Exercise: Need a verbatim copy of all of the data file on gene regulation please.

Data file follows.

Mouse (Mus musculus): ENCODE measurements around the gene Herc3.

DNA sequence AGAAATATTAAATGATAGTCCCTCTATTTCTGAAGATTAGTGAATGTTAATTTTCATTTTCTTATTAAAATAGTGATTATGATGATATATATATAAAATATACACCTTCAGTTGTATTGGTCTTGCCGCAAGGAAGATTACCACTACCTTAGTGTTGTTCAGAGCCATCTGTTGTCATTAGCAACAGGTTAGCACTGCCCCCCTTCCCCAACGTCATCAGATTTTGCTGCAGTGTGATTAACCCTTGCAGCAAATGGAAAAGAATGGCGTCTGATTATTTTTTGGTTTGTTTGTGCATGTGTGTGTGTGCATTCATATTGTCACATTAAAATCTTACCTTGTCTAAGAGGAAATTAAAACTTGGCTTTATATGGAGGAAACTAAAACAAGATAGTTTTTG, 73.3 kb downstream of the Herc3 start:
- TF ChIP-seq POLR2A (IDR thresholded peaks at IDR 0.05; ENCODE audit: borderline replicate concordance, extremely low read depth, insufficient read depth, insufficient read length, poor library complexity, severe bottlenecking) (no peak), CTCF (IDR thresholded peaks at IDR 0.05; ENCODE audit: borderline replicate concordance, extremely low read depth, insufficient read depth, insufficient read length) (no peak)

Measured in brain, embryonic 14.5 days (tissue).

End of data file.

Mouse (Mus musculus): ENCODE measurements around the gene Herc3.

DNA sequence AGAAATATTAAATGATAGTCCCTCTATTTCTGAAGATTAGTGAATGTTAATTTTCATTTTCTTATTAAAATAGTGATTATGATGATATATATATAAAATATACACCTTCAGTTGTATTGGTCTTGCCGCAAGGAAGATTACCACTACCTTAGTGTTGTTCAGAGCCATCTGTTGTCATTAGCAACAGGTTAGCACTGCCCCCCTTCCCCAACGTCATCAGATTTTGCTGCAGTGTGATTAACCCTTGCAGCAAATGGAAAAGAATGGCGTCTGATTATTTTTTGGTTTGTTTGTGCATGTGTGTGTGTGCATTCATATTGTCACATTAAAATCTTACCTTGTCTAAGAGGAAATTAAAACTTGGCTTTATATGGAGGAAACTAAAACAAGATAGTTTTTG, 73.3 kb downstream of the Herc3 start:
- TF ChIP-seq POLR2A (IDR thresholded peaks at IDR 0.05; ENCODE audit: borderline replicate concordance, extremely low read depth, insufficient read depth, insufficient read length, poor library complexity, severe bottlenecking) (no peak), CTCF (IDR thresholded peaks at IDR 0.05; ENCODE audit: borderline replicate concordance, extremely low read depth, insufficient read depth, insufficient read length) (no peak)

Measured in brain, embryonic 14.5 days (tissue).